Thomas Williams told himself he'd be gone only about an hour. But thieves needed just a few minutes to cart away a trailer containing a year's worth of Williams' hand-carved wares.
The McClellanville resident has sold walking sticks, tables and lamps from a stand on U.S. Highway 17 near the Isle of Palms connector for 10 years. "I never had a problem," he said.
That was until May 19, when Williams left his trailer at 7:30 a.m. to take his daughter, who lives in Mount Pleasant, for a quick trip to Wal-Mart. When he got back, the trailer was gone.
"It was like somebody dropped a bomb. My daughter yelled. She started crying. I was really in shock," he said.
Inside the trailer were more than 150 walking sticks, about a dozen cypress tables and 20 or so lamps. All his carving tools were lost.
"It took me 10 years to build this company and then, in one day, they really destroyed me," he said.
Some of his sticks sell for $160 a piece, and it can take him to 80 hours to make one cane embellished with a cobra head.
Williams works mainly with oak, cherry, maple and dogwood. The bases of his tables come from cypress knees. He has to boil the bark off the wood.
"There's a lot of process," he said.
Williams learned his craft from his older brother, Charles, who learned it from their father. Charles Williams sells his pieces in McClellanville and told Thomas Williams that if he showed him how he made them, he would have to go as far as Myrtle Beach and Charleston.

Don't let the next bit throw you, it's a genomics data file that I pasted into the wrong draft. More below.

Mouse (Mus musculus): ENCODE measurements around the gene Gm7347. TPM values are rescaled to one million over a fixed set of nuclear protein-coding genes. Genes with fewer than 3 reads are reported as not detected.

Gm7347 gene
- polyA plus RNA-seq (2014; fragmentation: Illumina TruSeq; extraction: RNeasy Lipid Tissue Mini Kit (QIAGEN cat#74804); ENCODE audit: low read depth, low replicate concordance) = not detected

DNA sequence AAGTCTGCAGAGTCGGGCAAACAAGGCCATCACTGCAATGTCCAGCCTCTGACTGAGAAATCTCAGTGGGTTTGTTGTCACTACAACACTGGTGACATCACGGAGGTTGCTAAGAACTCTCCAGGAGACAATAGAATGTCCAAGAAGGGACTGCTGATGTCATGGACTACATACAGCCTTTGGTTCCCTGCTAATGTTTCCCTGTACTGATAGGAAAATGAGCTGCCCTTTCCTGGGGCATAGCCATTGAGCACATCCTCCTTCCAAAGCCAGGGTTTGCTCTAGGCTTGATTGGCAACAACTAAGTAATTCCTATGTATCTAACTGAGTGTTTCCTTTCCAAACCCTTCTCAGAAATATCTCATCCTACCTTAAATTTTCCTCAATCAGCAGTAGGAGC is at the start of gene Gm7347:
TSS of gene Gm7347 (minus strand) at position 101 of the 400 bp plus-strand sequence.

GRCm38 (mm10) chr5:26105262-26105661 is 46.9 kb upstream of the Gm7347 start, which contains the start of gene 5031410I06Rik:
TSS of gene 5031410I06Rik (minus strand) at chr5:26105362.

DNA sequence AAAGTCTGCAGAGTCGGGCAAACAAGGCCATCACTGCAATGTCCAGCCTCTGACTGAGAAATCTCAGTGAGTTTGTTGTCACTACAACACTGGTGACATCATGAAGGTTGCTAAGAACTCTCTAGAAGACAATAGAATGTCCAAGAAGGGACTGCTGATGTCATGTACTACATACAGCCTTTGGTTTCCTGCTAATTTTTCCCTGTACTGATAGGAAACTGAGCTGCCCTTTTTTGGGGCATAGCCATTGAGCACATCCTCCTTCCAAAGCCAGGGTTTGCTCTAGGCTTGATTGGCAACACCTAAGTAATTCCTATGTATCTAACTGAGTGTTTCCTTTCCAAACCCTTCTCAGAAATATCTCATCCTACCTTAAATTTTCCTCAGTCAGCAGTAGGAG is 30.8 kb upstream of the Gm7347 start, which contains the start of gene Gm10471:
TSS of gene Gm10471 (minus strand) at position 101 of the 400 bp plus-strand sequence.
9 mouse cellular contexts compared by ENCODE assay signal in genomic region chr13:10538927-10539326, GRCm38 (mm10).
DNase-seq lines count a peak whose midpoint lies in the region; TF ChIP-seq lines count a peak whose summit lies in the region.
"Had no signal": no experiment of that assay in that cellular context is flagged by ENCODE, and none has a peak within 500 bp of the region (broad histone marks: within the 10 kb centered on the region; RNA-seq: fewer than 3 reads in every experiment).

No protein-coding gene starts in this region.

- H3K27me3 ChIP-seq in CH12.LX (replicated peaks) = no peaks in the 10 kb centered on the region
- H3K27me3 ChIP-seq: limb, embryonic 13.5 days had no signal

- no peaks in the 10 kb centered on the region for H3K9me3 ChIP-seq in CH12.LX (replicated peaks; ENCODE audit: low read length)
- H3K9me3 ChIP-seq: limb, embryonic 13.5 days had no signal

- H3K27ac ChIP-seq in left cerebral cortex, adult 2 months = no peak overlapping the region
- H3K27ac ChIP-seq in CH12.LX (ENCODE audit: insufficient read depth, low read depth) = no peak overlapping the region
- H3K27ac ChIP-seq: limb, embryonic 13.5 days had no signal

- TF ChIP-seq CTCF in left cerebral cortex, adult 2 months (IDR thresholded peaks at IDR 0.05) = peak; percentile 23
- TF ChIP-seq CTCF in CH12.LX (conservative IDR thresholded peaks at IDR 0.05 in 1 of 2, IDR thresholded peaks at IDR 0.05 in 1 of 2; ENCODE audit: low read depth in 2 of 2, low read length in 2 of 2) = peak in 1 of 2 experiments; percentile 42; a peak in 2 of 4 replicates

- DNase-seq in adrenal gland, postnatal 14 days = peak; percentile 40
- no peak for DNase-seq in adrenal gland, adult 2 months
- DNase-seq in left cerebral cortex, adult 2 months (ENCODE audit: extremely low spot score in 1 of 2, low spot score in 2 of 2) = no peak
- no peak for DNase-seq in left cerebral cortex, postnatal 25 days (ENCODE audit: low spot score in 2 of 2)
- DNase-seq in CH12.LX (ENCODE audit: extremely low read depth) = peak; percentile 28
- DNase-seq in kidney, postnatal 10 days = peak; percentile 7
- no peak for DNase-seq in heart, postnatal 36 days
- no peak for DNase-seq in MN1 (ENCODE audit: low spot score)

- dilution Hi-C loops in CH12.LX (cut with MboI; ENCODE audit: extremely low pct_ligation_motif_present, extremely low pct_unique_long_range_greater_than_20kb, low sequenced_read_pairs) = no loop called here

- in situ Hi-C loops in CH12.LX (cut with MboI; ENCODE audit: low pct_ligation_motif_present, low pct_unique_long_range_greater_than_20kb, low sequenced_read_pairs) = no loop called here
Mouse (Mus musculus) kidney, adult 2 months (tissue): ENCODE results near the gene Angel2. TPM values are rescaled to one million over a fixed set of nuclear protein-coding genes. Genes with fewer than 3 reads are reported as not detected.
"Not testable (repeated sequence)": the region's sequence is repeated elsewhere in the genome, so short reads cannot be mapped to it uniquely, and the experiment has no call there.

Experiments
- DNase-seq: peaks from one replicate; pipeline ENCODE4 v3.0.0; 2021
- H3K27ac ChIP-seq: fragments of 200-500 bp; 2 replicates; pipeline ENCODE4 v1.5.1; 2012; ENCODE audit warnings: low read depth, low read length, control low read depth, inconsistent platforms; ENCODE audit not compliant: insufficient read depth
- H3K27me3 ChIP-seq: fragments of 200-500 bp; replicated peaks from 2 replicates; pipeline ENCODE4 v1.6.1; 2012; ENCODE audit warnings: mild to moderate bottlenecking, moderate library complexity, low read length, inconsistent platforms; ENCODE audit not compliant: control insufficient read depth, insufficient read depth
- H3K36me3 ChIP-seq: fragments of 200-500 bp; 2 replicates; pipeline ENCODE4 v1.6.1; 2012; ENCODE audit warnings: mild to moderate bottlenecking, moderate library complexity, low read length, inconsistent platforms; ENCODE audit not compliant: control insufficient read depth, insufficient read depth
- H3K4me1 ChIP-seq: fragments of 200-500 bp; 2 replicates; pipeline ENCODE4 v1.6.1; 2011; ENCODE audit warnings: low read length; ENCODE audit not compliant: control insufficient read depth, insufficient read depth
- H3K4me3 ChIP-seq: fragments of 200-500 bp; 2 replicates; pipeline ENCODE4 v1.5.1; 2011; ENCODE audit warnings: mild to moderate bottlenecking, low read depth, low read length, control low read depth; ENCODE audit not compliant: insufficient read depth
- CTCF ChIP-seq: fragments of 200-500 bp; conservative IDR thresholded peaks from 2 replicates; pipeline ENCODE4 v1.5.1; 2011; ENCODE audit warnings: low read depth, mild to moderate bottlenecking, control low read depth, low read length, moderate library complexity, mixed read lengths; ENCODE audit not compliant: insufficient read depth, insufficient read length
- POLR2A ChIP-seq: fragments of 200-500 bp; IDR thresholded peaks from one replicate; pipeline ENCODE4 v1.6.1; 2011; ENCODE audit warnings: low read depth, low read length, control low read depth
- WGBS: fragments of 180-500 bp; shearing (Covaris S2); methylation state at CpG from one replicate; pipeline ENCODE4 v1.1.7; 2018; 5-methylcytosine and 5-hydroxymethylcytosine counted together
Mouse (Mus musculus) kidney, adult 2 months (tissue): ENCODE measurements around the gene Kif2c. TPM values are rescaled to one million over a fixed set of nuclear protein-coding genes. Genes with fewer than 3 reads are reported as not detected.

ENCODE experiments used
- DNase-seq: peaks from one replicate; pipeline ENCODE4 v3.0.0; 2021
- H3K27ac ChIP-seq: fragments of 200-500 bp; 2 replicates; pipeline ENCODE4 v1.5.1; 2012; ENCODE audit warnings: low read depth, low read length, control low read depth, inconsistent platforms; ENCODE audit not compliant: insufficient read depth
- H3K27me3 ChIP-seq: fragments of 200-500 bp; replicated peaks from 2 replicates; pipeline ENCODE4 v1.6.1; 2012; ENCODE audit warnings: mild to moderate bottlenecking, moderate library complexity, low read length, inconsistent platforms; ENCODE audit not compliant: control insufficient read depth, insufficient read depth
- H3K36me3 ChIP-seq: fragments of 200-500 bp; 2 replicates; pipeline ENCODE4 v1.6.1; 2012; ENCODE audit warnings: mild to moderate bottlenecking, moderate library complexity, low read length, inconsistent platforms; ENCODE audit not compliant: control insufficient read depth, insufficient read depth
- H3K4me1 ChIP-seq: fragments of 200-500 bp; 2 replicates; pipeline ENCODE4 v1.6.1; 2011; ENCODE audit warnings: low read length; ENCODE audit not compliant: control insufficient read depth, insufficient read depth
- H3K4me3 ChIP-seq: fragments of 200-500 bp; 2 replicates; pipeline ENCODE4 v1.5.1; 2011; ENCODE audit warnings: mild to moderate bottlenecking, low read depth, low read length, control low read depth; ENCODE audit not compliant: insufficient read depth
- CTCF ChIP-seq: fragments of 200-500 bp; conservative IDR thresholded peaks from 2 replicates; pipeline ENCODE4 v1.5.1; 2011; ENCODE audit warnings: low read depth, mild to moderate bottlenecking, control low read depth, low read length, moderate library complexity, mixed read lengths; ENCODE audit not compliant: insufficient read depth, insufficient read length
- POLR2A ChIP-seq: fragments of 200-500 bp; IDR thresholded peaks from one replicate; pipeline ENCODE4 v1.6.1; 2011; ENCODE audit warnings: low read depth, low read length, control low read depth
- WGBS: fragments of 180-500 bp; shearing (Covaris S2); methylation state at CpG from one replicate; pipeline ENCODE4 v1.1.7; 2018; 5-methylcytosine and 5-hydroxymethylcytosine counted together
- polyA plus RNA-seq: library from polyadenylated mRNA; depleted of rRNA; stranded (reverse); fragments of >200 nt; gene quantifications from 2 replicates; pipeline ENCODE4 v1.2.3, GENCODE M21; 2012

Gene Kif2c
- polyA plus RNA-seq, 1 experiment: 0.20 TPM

A day porter at Sullivan's Island Elementary School for the past eight months, Thomas Williams said his new "family" at the school has kept his spirits up. One fifth-grade girl gave him a card, a bottle of cologne and a pocketknife.
Williams reported the trailer theft to police and made a sign, beseeching passers-by for any information. Then he sat down next to that sign and waited. "Whoever took it, if they brought it back, I wouldn't press charges," he said.
The 6-foot by 14-foot, white Haulmark trailer had two wheels and black fenders.
Williams said the driver's-side fender is missing, and the two doors, one on the back and one on the side, have big, silver hinges.
"There's not a lot of follow-up that can be done, because we don't have any leads," Mount Pleasant Police Lt. Amy McCarthy said.
Left with three pieces, Williams began slowly rebuilding his inventory, which is now up to about 25 items.
"I'll be out there tomorrow (Saturday) with the little bit I got," he said.